For this reason, I tend to write more about that experience in the life of the believer than I do about what you added to this post. For me, this is not an oversight by any means. I simply hope to bring more understanding to what is already a well-discussed base at many other sites. Very few charismatics blog, while at times it seems that nearly every blog out there comes from a strictly Reformed or “Reformational” view (including the site that spawned this post). Because I consider myself “Reformational” (since Reformed churches seem squeamish as calling Lutherans “Reformed”), I hope to cross-over and bring a link between the Reformed and charismatic view (although I don’t like that word “charismatic” at all). That makes Cerulean Sanctum a unique stop on the Internet. It also makes it a great place for readers because they add so much to what I sometimes underplay.


      • Dan, thanks again for your response. I’ve found this (and our related discussion on EM/IM) constructive and hope you have too. While I’m sure we are still not 100% agreed on everything (and in particular I stand by my criticisms of the EM/IM terminology), it’s always helpful to identify more clearly the areas of agreement and disagreement.

  3. In this age of information and scientific proofs, the working of the Holy Spirit in the mind and heart of humankind does indeed get short shrift. I don’t think a person can read the Bible and make sense of it unless God, through the Holy Spirit, opens the heart of the reader. I believe an “outsider” can pick up the Bible and come to salvation without another person explaining it to them. BUT, and here is a conditional: I believe it is the will of God that He prefers that salvation be handed from heart to heart. Unfortunately, too many Christians feel that this is the work of someone with a piece of paper from a seminary.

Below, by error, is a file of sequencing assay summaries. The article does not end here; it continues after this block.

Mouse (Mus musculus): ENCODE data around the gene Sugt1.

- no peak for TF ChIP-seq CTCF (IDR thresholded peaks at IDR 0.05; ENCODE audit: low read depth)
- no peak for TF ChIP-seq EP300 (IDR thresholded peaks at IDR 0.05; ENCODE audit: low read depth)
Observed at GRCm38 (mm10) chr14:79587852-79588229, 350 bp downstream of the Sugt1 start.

We are fortunate to have the Bible. We need to read it every day, meditating on it constantly, and sharing what we find with one another in the body, and living it before those inside and outside the body. It is a sign of our focus on science that we insist on things being one way or another, and lose sight of the possibility that all things are possible including a spirit talking to our hearts. We are fortunate to have the Bible available to us to test the things of that spirit. But we have, I think, given up something in our easy use of the Bible: Talking things over with God, amongst ourselves, and in our hearts. The early church grew on letters handed about, and by retelling a particular story, talking it over, and agreeing (or disagreeing) on it’s salient points. We have lost that communion of spirit, I think, in our personalization of the gospel, claiming as individual what was meant to be corporate.

    • David,

      When I tell my story of faith and join it to the history and plan of salvation from the beginning of time, that makes my story part of the larger Gospel. I think we profoundly misunderstand this truth in some parts of the Church. The woman at the well who said, “Come see a man who told me everything I’ve ever done”–that’s Gospel telling.